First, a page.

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Hans Holbein's THE AMBASSADORS at London's National Gallery

Click on the MIDI file below to hear 16th Century Renaissance music

Music transcribed for guitar, MIDI

Wanting to get out of the January cold while walking around Trafalgar Square, I put my cameras aside and headed for The National Gallery across the street (GPS W 00:07.38, N 51:30.38).

The featured event at the museum was a solitary painting which is the subject of this web page. Walking into the room where the painting was exhibited, there was a crowd of people standing around it. Neither art books nor the picture below can justly portray the magnificence of the painting. First, it is 7 feet square and needed a wall by itself to be displayed. Also it was just restored and cleaned which made it look like it was recently executed. Unfortunately, I don't have any photos of the display as there were guards standing by ready to throw out tourist snap shooters.

One of the interesting features of the painting is the diagonal object at the bottom of the painting. It is a human skull done in perspective. Looking straight on it makes little sense, but if one stands to the right, gets on top of a box, which the museum was kind enough to provide, and then look down at an angle, one can definitely see a human skull.

I have provided that view of the painting which can be seen below.

Holbein used the theme of skeleton's in many of his works supposedly to remind his sitters and viewers that the ultimate prize of life was death. However, death as a theme was typical of art of his time, due to all the diseases that lurked about, and political turmoil which many times resulted in murder by daggar, sword, chopping block or being put on the rack. He did a lot of portrait commissions for the politicians (royalty) of his time.

The following are the introductory notes from the show's brochure:

"The AMBASSADORS, painted in London in 1533, is Holbein's most complex and arguably his greatest portrait. This exhibition explores the personal and political background to the creation of Holbein's picture, and sets out to identify and to account for the presence of the many different objects included in it. The recent cleaning of the picture has not only presented it once more as an outstanding example of Holbein's painterly skills, it has also shed fresh light on the purposes of the commission, and helped our understanding of how exactly it was produced, Holbein's AMBASSADORS explores these various aspects of Holbein's creation, and also celebrates the 500th anniversary of Holbein's birth."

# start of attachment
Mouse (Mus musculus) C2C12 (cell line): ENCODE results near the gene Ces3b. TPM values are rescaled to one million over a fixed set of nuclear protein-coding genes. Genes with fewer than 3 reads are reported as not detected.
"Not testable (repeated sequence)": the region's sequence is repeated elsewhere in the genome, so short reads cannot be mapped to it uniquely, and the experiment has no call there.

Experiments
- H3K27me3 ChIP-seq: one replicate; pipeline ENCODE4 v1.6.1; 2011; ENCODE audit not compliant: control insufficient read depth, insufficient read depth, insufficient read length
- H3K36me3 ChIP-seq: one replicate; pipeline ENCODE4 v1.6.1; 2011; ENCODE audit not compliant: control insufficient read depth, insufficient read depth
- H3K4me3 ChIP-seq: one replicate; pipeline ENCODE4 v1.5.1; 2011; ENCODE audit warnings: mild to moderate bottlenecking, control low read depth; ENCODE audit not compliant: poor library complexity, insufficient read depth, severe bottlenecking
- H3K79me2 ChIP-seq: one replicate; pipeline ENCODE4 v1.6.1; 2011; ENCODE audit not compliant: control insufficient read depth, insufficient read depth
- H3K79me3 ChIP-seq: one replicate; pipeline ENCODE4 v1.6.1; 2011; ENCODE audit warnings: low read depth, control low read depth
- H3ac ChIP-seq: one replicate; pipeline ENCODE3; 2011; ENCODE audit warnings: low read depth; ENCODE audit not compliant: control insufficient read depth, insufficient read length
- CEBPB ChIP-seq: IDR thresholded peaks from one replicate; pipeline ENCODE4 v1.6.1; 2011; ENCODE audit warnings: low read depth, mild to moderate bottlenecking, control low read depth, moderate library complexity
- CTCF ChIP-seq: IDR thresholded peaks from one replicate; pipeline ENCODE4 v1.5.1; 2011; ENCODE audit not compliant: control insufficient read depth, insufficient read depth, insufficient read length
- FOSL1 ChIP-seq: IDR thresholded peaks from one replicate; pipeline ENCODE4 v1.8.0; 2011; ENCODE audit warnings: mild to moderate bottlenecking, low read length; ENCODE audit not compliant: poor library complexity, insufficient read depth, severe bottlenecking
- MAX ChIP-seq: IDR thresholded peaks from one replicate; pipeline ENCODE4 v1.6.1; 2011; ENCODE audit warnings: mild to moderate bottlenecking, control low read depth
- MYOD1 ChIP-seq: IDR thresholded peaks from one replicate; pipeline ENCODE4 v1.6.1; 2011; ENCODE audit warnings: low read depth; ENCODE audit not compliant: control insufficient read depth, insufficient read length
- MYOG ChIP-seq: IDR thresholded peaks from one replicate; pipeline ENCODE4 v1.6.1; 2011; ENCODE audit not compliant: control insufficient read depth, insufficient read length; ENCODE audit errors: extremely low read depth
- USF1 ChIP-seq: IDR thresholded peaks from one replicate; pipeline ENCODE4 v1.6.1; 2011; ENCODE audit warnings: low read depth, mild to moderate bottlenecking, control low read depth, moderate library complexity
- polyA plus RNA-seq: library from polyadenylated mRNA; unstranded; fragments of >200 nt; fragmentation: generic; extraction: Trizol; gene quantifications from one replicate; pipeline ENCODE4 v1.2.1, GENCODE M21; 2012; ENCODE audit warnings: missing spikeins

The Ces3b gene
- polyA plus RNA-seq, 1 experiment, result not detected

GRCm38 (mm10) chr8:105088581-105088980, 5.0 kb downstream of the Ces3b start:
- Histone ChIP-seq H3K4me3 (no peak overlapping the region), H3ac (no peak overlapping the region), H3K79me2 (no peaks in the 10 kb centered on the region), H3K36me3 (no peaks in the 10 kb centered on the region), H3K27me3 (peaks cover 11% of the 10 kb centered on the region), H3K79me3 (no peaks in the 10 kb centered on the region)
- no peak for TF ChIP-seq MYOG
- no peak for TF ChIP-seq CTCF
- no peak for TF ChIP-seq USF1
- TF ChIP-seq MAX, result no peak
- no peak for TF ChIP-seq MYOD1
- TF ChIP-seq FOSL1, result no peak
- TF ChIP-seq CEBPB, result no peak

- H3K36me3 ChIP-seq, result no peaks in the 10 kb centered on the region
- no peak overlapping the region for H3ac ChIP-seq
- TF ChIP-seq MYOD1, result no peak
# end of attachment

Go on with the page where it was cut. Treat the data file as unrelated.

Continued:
AMBASSADORS (to the English court of Henry VIII) by Hans Holbein

Detail of distorted skull at bottom of painting

Perspective correction of skull

The following was taken from the book, HOLBEIN by Radu Boureanu concerning his observations of the skull in the painting:

"At the bottom of the picture is a strange element, apparently foreign to the composition, a kind of fossil, a large bone from some prehistoric beast, lying diagonally. An explanatory text to the right of the picture tells the visitor that the thing is the distorted image of a human skull, rendered in perspective. When viewed frontally, the skull is indiscernible; it shows its real shape only when seen from a certain place (to the right of the picture). The inclusion of this skull by Hans Holbein may have the meaning of a memento mori (remember that you must die!). The artist thus opposes the skull to the rest of the picture, painted in a warm range of colours and leaving a general impression of vitality. To this versatile painter and draughtsman, to the author of the Dance of Death (1524-1526) and of so many other engravings destined to illustrate the Hortulus animae (The Garden of the Heart), the skeleton-like symbol of Death as a character is if not an obsession, then the materialized presence of the final element. This skull, added to the Ambassadors, marks the artist's consistent vision of the frailty of human destiny."

Below are my photos captured from video:

The National Gallery from Trafalgar Square, Jan. 1998

From the National Gallery portico looking west along Pall Mall, Jan. 1998

From the portico looking on Nelson's column, Jan. 1998

c 1998

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